Explore Britain's dramatic coastline on a series of exhilarating trails. JANE SLADE picks her favourites
Two years ago a new extension to the Tennyson Trail opened to celebrate the 200th birthday of poet Alfred Lord Tennyson. Seven miles of the route weave in and around the rolling hills and swirling lanes of the beautiful Lincolnshire Wolds where he was born. The rest meanders along the coast of the Isle of Wight where the Victorian poet lived.
His former home, the spectacular Grade I-listed Farringford, in 100 acres of parkland, offers "Alfred" and "Emily" cottages on the estate, boasting vaulted ceilings, stone fireplaces and log-burning stoves.
There are many walks around the estate and you can access the coastal path which leads towards the bay and west to the Needles Headland where you can take exhilarating walks along the clifftops.
Sights en route include Carisbrooke Castle, the Tennyson Memorial and Highdown Cliffs.
Farringford Holiday Cottages (01983 752 500/ farringford.co.uk/selfcatering) offers seven nights in a two-bedroom cottage from £703 (four sharing).
Isle of Wight tourism: 01983 813 813/ islandbreaks.co.uk
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You can touch the sands of time and trace history to the dinosaur era along the Jurassic Coast, which extends from Dorset and East Devon and takes in part of the South West Coast Path.
This World Heritage Site is not only a geological wonderland for fossil hunters but also home to stunning gateway towns Lyme Regis and Budleigh Salterton as well as Lulworth Cove which have their own rich history and scenic gems.
The area is awash with B&Bs including Stoneborough House in Budleigh Salterton. This charming Edwardian home offers three en-suite rooms. It is within walking distance of the town and Budleigh's striking red cliffs and seafront, part of this magical stretch of coast.
Stoneborough House (01395 445 923/stoneboroughhouse.co.uk) offers doubles from £80 per night (two sharing), B&B. Visit Devon: 01395 445 275/ visitdevon.co.uk
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If you like your coast far-flung and wild, head for the whisky isle of Islay in the Inner Hebrides.
A mere plane hop from Glasgow or two-hour ferry ride from Kennacraig, Islay guarantees deserted beaches, empty roads and big skies. You will need your wellies if you meander across the peat fields (peat is the magic ingredient giving the Islay malts their smoky punch), moorlands and meadows.
The craggy coast is punctuated by seven distilleries, all waiting to serve you distinctive drams accompanied by a clootie dumpling, a traditional dessert.
Make the Port Charlotte Hotel on the shore of Loch Indaal your base, down the road from the Bruichladdich Distillery. It is the focal point of a pretty conservation village of whitewashed houses, right on the sandy shore.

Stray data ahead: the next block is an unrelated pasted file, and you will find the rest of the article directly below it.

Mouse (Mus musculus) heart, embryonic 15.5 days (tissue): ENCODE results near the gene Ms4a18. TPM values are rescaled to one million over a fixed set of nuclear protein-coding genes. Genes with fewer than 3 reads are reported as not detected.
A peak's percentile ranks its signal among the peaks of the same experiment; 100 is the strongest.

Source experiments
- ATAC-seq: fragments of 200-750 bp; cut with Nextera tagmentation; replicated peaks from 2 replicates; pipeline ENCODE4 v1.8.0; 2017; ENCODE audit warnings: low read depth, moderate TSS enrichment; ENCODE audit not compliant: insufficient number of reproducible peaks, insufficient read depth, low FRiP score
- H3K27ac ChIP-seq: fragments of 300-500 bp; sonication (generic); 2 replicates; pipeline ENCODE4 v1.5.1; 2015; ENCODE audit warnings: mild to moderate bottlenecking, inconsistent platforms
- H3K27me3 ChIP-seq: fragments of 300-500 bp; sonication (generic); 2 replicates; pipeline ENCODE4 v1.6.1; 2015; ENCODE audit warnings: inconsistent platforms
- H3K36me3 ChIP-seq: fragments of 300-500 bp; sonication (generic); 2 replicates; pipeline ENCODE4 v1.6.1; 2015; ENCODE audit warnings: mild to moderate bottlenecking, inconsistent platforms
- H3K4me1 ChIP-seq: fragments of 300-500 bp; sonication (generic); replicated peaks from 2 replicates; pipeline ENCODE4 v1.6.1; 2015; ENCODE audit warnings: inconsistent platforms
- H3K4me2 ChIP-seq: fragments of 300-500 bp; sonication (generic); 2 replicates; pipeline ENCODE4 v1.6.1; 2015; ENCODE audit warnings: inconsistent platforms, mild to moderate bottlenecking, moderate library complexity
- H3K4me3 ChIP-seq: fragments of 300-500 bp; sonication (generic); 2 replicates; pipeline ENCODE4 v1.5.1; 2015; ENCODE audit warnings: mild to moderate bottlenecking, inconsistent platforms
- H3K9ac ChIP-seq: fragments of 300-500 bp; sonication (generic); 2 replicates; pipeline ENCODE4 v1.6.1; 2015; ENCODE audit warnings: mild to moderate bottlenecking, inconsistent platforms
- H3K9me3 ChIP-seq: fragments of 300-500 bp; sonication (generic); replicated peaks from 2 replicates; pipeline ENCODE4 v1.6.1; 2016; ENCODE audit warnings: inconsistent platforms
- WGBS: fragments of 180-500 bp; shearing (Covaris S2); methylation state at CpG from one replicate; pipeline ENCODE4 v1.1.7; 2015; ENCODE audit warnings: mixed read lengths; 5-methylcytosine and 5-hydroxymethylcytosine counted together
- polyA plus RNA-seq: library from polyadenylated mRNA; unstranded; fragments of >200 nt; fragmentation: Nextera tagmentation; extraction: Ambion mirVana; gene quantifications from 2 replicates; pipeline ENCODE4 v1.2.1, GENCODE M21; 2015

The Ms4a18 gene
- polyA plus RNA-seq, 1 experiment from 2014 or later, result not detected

Islay is a mecca for birdwatchers and the hotel can arrange guided walks for twitchers.
Port Charlotte Hotel (01496 850 360/portcharlottehotel.co.uk) offers doubles from £170 per night (two sharing), B&B. Isle of Islay tourism: islayinfo.com
The Pembrokeshire Coast National Path in south-west Wales offers mesmerising walks.
The path extends 186 miles over limestone cliffs, undulating bays, sandy coves, valleys and volcanic headlands. There is a walkers' bus service which is ideal if you want to tackle shorter trails such as the gentle 11-mile stretch from the medieval Tower House at Angle village to Pembroke Castle. This route is also a birdwatchers' paradise.
Old Cross Hotel is in the centre of St Davids, the smallest city in Britain, which boasts a magnificent cathedral. The hotel is perfectly located for the path or for wildlife spotting from the rugged cliffs where porpoises and seals can frequently be seen.
Old Cross Hotel (01437 720 387/oldcrosshotel.co.uk) has doubles from £72 per night (two sharing), B&B. Visit Pembrokeshire: 01437 720 392/ visitpembrokeshire.com
The South Downs Way, the 99-mile path from Eastbourne to Winchester, is one of the best-known (partially) coastal trails in England.
Those tackling the full length of this undulating route through England's newest National Park will meet 13,600ft of ascent and descent so it is a challenge. For a shorter, scenic chunk, however, start at the pretty village of Alfriston, home to The George Inn, a wonderful creaky, old medieval watering hole first licensed in 1397. It has six rooms and offers a hearty lunch and dinner menu.
The National Trail passes through the village along the high street of antiques shops, pubs and restaurants. Follow it towards the sea and the Seven Sisters Country Park and walk down to the mouth of the Cuckmere River and along the grassy clifftops of the chalky Seven Sisters all the way to Birling Gap. Three miles on, past Belle Tout Lighthouse, you reach Beachy Head, the highest chalk cliff in Britain.
The George Inn (01323 870 319/thegeorge-alfriston.com) offers doubles from £100 per night (two sharing), B&B. South Downs National Park Authority: 0300 303 1053/southdowns.gov.uk